In middle school, Kinsey shared his original rhymes with friends, who’d sometimes playfully tease him about his work. His seventh-grade teacher saw one of his more salacious lines and confronted Kinsey’s mom—a memory he had a chance to revisit when that same teacher surprised him by attending his Steppenwolf show in January. “I’m like, ‘Oh, I have a very vivid memory of you calling my mom in the middle of class, reading my inappropriate rap to her’—because I started the rap saying, ‘Dear Mr. President, I want to be just like you,’ talking about Bill Clinton,” Kinsey says. “It was ridiculous—I’m terrible!”
In high school, Kinsey and his younger brother got some gear to record at home, but it wasn’t till Kinsey enrolled at DePaul in 2004 that his career as a rapper starting going anywhere. In school he met Nick Castle, aka DJ Castle, who got Kinsey his first paid rap gig and eventually produced most of Keep the Receipt. He also met Jack Hill, aka producer Doc Ill, who became so close with Kinsey that they decided to room together in the dorms—to the surprise of the roommates DePaul had assigned them. During winter break their first year, Kinsey sneaked his stuff into Hill’s room, and they deposited Hill’s roommate’s belongings in Kinsey’s old room. “We had a small courtyard in between our two buildings, so they were about 40 yards away from each other,” Hill says. “I think we did it late at night so no one would see us.”
The arrangement made it easy for Hill and Kinsey to record without bothering anyone else. Hill’s taste began to rub off on Kinsey. “I was really only listening to glossy, flossy hip-hop—pop stuff, Cam, Jay-Z, and Ruff Ryders—and he hated everything commercial,” Kinsey says. “I started listening, with him, to people like Qwel, Immortal Technique, Typical Cats, and a bunch of underground dudes, and realized to try to fit in with them, now I gotta shift my rapping in another way—sharpen my sword in this other way. That’s kind of where I really started paying attention to lyrical prowess and what I said, on top of how I say it.”
Hill says that back then, Kinsey was already a profound writer with a talent for choosing compelling details—a gift that could even reach folks who didn’t care about the underground rap that inspired the two of them. “His lyrics were accessible to people that maybe wouldn’t have been listening to our music,” Hill says. “He has really grown with the people that he’s met in the city, and I think that he’s been able to have a lot more lanes to grow with.”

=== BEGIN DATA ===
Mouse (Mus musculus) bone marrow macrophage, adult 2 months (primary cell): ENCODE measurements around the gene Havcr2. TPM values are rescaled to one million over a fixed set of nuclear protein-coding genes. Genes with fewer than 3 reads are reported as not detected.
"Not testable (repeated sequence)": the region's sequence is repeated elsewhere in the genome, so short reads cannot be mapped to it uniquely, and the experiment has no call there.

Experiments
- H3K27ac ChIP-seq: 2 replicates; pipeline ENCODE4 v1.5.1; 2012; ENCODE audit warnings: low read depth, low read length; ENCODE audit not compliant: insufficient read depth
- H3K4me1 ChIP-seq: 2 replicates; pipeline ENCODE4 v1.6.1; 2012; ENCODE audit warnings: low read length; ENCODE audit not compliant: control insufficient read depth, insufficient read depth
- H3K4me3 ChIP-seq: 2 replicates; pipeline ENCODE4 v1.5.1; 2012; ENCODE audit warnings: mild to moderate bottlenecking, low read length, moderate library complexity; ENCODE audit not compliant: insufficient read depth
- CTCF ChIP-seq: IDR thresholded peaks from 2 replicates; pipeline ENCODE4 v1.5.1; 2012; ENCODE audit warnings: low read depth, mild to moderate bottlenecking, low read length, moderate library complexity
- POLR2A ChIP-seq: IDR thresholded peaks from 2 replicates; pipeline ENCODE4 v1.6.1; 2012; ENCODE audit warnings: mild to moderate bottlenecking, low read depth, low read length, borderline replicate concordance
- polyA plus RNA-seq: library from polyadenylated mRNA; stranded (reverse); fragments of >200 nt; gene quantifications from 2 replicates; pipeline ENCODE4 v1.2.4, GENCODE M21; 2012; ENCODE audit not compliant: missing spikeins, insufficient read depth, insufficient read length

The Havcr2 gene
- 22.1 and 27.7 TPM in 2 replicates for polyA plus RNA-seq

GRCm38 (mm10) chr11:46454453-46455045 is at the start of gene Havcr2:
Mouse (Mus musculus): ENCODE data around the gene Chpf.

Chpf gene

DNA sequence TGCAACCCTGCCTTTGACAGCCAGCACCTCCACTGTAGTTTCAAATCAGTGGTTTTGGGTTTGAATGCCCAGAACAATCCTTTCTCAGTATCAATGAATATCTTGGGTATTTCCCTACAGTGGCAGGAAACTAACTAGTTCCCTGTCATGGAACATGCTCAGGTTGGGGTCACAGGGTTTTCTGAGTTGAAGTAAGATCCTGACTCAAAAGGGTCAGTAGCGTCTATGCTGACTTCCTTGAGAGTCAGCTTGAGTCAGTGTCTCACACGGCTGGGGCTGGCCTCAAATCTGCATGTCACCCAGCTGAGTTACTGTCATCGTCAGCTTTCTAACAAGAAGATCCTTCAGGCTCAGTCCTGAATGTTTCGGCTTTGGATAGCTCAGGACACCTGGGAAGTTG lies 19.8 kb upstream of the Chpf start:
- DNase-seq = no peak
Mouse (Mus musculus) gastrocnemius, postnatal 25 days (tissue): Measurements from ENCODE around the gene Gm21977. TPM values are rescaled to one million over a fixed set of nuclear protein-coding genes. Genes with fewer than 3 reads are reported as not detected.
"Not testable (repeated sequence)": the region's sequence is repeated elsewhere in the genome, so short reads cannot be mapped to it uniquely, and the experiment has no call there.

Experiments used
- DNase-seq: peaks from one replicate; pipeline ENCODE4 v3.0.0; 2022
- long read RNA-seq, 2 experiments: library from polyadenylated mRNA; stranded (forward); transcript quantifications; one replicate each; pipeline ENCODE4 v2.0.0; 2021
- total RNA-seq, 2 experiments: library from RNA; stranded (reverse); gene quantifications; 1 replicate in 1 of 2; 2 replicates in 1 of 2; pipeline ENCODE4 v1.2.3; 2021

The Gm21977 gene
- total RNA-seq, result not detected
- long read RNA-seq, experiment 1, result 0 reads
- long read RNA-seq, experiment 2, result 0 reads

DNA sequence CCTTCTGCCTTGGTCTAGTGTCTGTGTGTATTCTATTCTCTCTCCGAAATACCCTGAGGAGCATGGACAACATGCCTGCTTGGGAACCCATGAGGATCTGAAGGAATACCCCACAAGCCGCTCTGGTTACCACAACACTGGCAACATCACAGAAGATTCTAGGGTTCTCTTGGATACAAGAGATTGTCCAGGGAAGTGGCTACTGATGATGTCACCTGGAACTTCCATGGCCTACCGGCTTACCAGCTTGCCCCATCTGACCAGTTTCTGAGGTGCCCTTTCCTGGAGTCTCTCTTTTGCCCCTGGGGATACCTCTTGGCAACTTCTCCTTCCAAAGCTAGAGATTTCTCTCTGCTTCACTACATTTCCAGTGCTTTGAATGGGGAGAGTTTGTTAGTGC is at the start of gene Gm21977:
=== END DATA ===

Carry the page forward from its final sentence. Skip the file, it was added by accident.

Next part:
After school, Hill got involved in the arty instrumental hip-hop scene as a member of Push Beats. And though they didn’t stay as close as they’d been at DePaul, they continued working together—Hill provided Kinsey with instrumentals for his second album, 2012’s Rookie of the Year. Kinsey, who’d graduated in 2009, landed a job that same year at the Chicago Public Library’s Austin-Irving branch.
Kinsey’s parents met in 1984 at CPL’s main branch, in what’s now the Chicago Cultural Center. His father was working there, and his mother came in to interview for a job. “They went out on a date to go see Purple Rain,” Kinsey says. “And now here I am.”
Kinsey’s mom used to bring him to CPL’s storytime sessions, and his family encouraged his early love of reading. “My grandmother, for my seventh birthday, got me an orange book that is a story about Dr. Martin Luther King Jr., but I’m the protagonist,” Kinsey says. “It’s me doing a presentation—like, writing a paper on Dr. Martin Luther King Jr., about his life, and then at the end of the book I get an A on the paper.”
At 16, Kinsey took a summer volunteer position at a library, foreshadowing his career to come. “I spent so much time in libraries, and working in libraries,” he says. But when he took his first paying job, after DePaul, he soon realized he needed more training if he wanted to keep advancing: “I can’t front about the fact that I was working there for a long time and had pretty much hit as far as I would go without my masters in library and information science.” Kinsey went to graduate school at Dominican University, graduating in 2015—and along the way he took a storytelling class from Janice Del Negro, one of the librarians who’d led the storytime sessions he attended as a child. “My mom was like, ‘I used to take you to her storytellings,'” Kinsey says. “She taught me a lot about the story.”
Today Kinsey is a teen-services librarian at the Richard M. Daley branch in Humboldt Park. Part of his job is to help build programming for young people in the neighborhood, which is where his rap career comes in handy: he hosts open mikes and monthly rap-writing workshops. He can count on support from the larger institution too, because CPL already has a great reputation for its teen hip-hop programming—launched in 2009, Harold Washington Library’s teen open-mike series, Lyricist Loft, quickly became a hub for future stars, including Saba, Noname, Lucki, and Chance the Rapper.